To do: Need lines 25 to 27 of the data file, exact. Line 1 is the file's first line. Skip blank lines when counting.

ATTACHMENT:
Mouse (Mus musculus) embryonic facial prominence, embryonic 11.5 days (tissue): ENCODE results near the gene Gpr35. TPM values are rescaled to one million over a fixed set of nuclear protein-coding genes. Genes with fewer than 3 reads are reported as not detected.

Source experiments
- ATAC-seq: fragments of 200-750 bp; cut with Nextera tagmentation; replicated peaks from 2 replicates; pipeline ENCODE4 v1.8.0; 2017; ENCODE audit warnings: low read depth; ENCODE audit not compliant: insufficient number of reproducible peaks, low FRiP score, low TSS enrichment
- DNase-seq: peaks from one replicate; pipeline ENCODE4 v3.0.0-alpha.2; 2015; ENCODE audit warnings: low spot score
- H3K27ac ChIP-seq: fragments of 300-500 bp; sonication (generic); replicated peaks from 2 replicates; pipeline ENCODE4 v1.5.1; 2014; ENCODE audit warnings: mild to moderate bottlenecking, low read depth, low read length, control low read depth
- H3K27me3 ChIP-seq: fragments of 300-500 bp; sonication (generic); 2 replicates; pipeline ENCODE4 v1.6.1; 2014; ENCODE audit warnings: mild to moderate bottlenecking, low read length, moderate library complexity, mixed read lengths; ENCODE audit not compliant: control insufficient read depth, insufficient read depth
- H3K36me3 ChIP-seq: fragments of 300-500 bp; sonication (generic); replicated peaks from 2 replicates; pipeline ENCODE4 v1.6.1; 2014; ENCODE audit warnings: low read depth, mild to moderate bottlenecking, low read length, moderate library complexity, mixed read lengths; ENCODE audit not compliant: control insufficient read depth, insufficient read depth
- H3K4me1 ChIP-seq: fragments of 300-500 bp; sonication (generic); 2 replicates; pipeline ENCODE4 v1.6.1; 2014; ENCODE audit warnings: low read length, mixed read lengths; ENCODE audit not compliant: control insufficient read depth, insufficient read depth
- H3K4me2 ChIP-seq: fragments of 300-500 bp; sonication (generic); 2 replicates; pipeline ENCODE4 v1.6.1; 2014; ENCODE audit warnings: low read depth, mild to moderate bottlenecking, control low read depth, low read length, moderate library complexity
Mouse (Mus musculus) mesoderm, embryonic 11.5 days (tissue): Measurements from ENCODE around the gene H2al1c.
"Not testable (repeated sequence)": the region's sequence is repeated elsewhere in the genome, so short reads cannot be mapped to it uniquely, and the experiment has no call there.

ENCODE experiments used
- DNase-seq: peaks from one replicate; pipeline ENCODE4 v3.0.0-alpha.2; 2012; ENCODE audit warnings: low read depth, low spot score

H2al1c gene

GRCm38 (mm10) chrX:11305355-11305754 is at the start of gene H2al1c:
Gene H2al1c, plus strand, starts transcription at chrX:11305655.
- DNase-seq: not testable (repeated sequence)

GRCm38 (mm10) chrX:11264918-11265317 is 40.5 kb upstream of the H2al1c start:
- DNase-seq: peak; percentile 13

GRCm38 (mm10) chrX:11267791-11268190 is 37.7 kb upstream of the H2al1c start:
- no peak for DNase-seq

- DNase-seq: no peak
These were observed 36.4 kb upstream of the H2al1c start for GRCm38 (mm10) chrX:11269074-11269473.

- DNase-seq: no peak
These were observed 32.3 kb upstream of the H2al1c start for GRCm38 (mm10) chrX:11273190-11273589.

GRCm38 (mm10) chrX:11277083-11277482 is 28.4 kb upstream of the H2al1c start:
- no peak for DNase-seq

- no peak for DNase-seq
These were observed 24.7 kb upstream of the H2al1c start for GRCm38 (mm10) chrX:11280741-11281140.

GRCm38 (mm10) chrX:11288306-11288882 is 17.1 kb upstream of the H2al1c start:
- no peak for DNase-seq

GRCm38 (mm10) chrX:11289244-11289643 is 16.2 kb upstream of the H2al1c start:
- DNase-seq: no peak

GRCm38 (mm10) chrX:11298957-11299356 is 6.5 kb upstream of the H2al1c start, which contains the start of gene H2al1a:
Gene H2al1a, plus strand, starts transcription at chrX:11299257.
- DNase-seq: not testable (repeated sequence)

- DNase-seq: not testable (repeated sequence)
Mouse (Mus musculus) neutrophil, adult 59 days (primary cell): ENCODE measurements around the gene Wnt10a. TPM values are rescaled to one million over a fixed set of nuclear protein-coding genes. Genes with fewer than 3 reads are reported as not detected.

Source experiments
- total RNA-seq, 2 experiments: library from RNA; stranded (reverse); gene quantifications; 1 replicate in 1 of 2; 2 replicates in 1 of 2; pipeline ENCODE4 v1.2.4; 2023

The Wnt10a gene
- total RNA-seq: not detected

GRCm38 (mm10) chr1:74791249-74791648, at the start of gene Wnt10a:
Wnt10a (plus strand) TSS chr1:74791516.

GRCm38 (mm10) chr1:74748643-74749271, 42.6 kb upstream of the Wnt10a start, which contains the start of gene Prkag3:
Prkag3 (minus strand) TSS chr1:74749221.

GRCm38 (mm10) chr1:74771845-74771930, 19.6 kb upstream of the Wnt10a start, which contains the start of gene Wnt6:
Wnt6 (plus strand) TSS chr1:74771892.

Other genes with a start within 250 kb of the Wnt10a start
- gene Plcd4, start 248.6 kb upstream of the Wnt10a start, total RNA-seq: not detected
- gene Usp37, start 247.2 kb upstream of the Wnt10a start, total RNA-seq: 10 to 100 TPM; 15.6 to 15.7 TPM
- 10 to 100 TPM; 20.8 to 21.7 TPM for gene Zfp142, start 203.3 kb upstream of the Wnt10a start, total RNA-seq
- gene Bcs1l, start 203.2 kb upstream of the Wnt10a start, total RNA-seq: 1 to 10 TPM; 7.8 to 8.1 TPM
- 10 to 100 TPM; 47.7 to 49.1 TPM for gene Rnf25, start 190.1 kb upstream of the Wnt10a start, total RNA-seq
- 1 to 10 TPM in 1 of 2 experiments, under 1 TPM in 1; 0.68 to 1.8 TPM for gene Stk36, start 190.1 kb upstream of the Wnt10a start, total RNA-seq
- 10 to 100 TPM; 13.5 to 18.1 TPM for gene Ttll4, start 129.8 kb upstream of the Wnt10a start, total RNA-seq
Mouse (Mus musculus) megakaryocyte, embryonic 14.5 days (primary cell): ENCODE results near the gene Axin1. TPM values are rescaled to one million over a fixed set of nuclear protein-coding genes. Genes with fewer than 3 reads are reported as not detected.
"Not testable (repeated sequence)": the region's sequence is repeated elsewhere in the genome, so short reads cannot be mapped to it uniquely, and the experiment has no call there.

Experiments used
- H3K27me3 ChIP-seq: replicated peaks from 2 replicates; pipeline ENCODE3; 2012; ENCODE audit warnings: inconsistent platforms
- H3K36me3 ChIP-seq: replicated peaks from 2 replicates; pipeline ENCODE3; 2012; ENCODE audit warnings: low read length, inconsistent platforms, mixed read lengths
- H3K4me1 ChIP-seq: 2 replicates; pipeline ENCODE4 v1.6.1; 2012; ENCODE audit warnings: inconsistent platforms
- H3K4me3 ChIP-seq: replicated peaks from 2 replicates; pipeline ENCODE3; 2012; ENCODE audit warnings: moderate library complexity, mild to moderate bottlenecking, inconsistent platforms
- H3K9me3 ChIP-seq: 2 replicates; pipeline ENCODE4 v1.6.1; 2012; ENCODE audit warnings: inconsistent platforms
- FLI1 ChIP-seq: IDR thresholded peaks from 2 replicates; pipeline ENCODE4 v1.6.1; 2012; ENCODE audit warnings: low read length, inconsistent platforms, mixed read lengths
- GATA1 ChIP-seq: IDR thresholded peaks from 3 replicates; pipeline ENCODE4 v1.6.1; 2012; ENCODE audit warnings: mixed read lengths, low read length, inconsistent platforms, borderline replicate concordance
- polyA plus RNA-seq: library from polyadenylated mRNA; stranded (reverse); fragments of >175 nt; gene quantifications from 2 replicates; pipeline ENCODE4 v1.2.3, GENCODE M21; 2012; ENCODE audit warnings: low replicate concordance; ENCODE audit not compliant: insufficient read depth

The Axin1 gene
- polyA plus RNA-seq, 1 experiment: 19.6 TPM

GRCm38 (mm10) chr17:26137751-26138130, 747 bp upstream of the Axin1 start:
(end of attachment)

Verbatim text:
These were observed 32.3 kb upstream of the H2al1c start for GRCm38 (mm10) chrX:11273190-11273589.

GRCm38 (mm10) chrX:11277083-11277482 is 28.4 kb upstream of the H2al1c start:
- no peak for DNase-seq